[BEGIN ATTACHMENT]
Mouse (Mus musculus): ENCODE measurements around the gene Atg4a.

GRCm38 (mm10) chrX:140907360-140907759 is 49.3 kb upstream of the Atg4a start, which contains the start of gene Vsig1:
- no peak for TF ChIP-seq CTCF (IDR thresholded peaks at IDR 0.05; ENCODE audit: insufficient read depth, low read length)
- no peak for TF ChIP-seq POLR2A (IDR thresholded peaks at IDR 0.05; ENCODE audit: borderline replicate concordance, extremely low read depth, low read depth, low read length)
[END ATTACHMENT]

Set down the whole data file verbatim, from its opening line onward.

Mouse (Mus musculus): ENCODE measurements around the gene Atg4a.

GRCm38 (mm10) chrX:140907360-140907759 is 49.3 kb upstream of the Atg4a start, which contains the start of gene Vsig1:
- no peak for TF ChIP-seq CTCF (IDR thresholded peaks at IDR 0.05; ENCODE audit: insufficient read depth, low read length)
- no peak for TF ChIP-seq POLR2A (IDR thresholded peaks at IDR 0.05; ENCODE audit: borderline replicate concordance, extremely low read depth, low read depth, low read length)